Tag Archives: DVD

Jamie’s Staff Picks for May

Summer Heights HighSummer_Heights_High_DVD

“In this mockumentary series set in a real Australian high school, comedian Chris Lilley brings to life three hilarious characters: Jonah, a 13-year-old delinquent breakdancer from Tonga; Mr. G, an ego-driven drama teacher with delusional showbiz dreams; and Ja’mie, a spoiled private school girl on a student exchange.”

Probably the most well-known of Chris Lilley’s several forays into mockumentary, this series really established one of his signature characters, Ja’mie. Lilley effectively skewers several fixtures of school life that I think any student can relate to, Australian or no: the overly self-important teacher; the snobby and superficial bully; the disruptive class clown. If you enjoy shows like The Office or Seinfeld where the characters aren’t exactly the most lovable people, but their awkward antics are hilarious, you will enjoy this show (though you will probably develop a soft spot for Jonah, Lilley’s troubled 13-year-old boy from Tonga).

 

Youth Novelsyouth novels
Lykke Li

This album is great for both dance hits as well as more soulful, introspective tracks. Li’s voice oscillates from light and fanciful to low and mournful. I like that most of the tracks are simply-arranged– there’s definitely something to be said for going for the understated sound rather than something overly-produced. My favorite tracks are “Little Bit,” “I’m Good, I’m Gone,” and “Breaking It Up.”

 

All summaries from http://catalog.ccls.org/.

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Jamie’s Staff Picks for April

Hell or High Waterhell_or_high_water

“A divorced West Texas dad and his ex-con brother resort to a desperate money making scheme in order to save their family’s farm from foreclosure.”

This modern-day western features excellent performances by Chris Pine and Jeff Bridges, and adapts the genre to themes that are common discussion points in this day and age: the generational conveyance of poverty, the shady dealings of financial institutions, the dying off of small towns that used to be brimming with farming and industry. Every single character in this movie is fully-conceived, whether it’s the bank-robbing brothers, the Texas Rangers tracking them, or the waitresses, bank tellers, or bank customers who only appear for one memorable scene. You won’t regret taking an hour and a half to sit down and watch this movie! One of the best to come out in 2016.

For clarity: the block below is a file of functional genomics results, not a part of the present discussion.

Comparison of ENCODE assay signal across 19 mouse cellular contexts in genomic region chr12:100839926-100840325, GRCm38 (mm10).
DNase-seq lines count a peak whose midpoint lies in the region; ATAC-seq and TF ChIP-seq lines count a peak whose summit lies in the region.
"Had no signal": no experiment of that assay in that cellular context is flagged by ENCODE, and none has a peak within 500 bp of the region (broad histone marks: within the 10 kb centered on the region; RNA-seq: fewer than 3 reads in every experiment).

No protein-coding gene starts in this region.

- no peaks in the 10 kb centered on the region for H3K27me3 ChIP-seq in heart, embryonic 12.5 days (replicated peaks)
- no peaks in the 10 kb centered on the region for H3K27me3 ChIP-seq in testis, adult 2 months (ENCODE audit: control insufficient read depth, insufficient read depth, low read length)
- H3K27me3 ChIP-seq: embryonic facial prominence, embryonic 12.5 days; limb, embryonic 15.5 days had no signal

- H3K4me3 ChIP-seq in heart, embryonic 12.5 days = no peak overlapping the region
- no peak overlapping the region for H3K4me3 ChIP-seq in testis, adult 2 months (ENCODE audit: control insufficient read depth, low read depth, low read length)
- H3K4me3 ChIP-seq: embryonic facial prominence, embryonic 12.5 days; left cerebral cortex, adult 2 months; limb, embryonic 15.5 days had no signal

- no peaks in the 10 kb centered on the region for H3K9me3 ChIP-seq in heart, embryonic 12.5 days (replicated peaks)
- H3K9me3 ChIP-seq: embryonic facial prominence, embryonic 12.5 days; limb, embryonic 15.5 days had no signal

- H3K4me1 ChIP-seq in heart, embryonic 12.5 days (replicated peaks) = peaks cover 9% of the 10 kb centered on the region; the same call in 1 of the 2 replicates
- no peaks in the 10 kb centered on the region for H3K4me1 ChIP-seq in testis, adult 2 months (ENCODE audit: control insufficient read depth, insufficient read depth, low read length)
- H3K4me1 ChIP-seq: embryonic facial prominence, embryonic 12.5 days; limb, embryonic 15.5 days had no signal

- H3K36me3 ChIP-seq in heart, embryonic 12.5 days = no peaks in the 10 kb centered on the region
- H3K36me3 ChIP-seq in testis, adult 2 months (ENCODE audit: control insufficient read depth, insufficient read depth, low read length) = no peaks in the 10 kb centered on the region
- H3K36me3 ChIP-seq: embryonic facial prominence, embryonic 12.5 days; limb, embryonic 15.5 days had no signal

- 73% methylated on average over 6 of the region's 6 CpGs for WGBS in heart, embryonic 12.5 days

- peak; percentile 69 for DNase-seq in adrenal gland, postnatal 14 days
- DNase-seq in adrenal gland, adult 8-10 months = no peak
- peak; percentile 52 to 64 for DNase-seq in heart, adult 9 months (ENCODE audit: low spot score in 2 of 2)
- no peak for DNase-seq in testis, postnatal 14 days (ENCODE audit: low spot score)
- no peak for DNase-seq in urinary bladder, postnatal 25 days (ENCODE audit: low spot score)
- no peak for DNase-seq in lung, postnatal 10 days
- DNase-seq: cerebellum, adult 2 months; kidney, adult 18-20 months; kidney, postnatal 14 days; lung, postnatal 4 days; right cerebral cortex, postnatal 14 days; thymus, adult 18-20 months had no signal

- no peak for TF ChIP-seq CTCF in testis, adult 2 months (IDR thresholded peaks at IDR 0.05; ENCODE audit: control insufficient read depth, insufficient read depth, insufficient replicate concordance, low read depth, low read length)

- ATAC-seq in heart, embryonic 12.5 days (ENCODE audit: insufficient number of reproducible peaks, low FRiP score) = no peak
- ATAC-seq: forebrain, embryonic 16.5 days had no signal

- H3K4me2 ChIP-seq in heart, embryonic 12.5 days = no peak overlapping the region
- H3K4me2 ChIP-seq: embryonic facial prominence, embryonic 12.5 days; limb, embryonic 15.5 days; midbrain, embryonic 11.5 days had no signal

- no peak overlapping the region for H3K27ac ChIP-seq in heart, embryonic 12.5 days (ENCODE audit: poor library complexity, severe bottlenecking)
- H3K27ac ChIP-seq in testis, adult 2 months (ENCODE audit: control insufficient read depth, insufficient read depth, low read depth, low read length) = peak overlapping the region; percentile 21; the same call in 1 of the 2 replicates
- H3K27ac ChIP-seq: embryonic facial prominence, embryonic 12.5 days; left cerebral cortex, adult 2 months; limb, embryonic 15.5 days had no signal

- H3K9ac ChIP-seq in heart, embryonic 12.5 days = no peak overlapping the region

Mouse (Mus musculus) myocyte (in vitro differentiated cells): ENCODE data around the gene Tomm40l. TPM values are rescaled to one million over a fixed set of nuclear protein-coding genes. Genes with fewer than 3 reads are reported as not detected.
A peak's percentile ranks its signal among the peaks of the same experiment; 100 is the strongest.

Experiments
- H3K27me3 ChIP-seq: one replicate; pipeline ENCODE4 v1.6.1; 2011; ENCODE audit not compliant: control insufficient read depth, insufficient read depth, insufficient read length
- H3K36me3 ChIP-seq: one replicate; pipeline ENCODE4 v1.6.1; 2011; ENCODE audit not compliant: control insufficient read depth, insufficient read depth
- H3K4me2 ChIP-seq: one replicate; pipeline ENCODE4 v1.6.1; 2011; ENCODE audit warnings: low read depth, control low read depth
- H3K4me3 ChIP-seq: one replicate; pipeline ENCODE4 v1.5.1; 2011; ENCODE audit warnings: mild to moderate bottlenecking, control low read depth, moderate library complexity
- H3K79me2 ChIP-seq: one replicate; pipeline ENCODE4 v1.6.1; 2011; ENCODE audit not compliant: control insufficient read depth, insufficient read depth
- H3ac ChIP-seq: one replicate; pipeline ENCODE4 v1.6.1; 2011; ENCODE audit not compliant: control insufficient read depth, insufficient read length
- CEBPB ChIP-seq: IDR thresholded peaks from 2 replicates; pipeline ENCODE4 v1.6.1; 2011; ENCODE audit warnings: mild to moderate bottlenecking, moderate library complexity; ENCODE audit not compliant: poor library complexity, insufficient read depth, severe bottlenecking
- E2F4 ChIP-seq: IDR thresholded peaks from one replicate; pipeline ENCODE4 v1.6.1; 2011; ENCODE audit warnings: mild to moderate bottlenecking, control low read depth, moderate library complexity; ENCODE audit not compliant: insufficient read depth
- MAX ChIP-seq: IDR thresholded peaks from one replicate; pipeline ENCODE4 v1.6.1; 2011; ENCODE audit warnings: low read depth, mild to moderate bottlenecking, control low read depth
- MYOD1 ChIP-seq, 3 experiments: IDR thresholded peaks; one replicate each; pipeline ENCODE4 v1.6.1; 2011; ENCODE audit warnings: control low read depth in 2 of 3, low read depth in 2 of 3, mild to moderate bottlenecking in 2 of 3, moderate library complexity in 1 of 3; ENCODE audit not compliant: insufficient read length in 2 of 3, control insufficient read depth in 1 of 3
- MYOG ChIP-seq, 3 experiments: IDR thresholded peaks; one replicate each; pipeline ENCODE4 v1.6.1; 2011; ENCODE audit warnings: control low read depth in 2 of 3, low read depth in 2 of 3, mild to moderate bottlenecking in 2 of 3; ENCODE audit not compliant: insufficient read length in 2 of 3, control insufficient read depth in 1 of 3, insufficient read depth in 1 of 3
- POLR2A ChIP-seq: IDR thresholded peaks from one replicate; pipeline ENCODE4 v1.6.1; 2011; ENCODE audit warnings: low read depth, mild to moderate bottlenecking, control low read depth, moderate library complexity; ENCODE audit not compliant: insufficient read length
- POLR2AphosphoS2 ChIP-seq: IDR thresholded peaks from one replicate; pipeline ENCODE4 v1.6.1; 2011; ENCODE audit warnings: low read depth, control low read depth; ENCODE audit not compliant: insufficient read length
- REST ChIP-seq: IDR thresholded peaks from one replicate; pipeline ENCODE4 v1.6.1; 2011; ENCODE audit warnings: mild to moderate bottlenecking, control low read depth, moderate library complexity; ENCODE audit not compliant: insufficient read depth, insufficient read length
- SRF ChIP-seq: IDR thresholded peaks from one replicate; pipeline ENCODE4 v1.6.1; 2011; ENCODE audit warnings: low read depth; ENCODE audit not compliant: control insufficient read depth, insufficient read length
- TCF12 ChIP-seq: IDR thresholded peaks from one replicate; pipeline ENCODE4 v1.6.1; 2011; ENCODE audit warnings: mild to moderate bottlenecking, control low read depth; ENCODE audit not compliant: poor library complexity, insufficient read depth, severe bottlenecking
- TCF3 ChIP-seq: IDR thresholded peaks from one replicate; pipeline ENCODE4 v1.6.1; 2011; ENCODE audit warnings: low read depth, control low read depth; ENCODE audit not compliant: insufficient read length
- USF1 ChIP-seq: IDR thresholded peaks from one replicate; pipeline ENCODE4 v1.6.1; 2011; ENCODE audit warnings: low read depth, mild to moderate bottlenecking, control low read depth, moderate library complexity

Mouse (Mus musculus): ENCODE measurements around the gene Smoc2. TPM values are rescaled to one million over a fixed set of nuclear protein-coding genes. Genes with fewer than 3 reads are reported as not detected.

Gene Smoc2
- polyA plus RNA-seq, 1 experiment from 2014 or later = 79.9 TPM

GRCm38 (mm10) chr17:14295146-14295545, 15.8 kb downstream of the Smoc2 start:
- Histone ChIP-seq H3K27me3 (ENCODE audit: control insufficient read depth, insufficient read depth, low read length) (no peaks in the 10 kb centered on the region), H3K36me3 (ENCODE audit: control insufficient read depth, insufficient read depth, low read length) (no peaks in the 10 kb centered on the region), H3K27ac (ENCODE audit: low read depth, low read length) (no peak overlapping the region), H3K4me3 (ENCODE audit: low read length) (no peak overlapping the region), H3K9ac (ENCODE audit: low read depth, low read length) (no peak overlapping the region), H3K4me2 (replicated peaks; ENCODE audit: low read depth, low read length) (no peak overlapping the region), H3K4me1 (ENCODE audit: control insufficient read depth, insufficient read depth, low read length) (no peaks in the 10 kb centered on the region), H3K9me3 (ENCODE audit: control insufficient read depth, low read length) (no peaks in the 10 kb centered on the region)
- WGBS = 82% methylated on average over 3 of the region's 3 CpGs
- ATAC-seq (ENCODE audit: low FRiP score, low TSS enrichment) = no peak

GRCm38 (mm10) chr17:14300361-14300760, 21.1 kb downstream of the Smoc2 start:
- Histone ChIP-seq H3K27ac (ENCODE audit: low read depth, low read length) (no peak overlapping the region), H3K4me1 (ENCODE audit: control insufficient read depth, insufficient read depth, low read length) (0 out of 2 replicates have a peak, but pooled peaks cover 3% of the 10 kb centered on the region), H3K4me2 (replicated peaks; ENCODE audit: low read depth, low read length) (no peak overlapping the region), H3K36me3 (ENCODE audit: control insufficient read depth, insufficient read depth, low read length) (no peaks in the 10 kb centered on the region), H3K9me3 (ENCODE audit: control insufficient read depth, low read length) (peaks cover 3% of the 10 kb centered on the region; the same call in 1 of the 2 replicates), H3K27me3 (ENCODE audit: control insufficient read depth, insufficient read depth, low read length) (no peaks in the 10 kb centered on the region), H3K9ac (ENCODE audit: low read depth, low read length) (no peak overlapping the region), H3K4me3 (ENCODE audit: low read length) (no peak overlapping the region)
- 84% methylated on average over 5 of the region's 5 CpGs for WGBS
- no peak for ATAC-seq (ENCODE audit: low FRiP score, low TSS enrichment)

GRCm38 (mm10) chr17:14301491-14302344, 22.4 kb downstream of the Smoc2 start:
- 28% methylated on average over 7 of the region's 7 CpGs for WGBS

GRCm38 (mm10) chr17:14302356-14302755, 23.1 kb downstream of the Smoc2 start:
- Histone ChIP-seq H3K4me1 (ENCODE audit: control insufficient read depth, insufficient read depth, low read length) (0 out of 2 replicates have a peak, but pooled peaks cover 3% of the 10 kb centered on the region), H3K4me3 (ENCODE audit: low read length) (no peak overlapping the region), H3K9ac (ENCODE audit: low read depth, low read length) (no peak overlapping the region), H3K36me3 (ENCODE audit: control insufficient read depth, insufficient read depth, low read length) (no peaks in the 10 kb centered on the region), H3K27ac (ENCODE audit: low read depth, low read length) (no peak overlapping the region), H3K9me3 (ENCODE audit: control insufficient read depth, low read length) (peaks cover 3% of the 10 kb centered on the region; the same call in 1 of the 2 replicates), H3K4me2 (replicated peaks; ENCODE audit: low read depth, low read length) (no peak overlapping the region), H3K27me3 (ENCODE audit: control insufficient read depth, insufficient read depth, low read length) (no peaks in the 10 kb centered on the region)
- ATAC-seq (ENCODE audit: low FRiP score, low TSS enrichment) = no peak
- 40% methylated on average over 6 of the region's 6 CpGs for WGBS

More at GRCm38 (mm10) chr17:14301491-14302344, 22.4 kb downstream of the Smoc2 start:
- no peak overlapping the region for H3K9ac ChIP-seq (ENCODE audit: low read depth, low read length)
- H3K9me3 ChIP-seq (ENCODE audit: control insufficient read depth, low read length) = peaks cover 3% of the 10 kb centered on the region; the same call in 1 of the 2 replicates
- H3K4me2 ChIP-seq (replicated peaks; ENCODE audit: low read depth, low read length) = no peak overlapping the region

Volume One She_&_Him_-_Volume_One.jpg
She & Him

This album was Zooey Deschanel’s debut as a singer/songwriter in partnership with M. Ward, and it’s completely lovely. It’s full of romantic pop songs with a vintage feel, and her voice has a wonderful soulful crackleyness. As the weather warms up, this album would be great listening for gardening outside or having a backyard picnic.

All summaries from http://catalog.ccls.org/.

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Movies for Spring

The weather is finally warming up! Let’s get out of the winter doldrums with some colorful, (mostly) happy movies for spring.

about timeAbout Time — “The night after another unsatisfactory New Year party, Tim’s father tells his son that the men in his family have always had the ability to travel through time. Tim can’t change history, but he can change what happens and has happened in his own life, so he decides to make his world a better place by getting a girlfriend. But as his unusual life progresses, Tim discovers that, in the end, making the most of life may not need time travel at all.”

Babe — “A piglet destined for eventual butchering arrives at the farmyard, is adopted by an old sheep dog, and discovers a special secret to success.”

Bride and Prejudice — “Based on Jane Austen’s classic novel, Pride and Prejudice, with a Bride-and-prejudiceBollywood twist. In Ammritsar, the determined Mrs. Bakshi sets out to find matches for her four daughters. Second sister, Lalita, meets American Will Darcy – is it love?”

A Bug’s Life — “Journey inside the miniature world of bugs where an ant named Flik hires warrior bugs to defend his colony from a horde of freeloading grasshoppers.”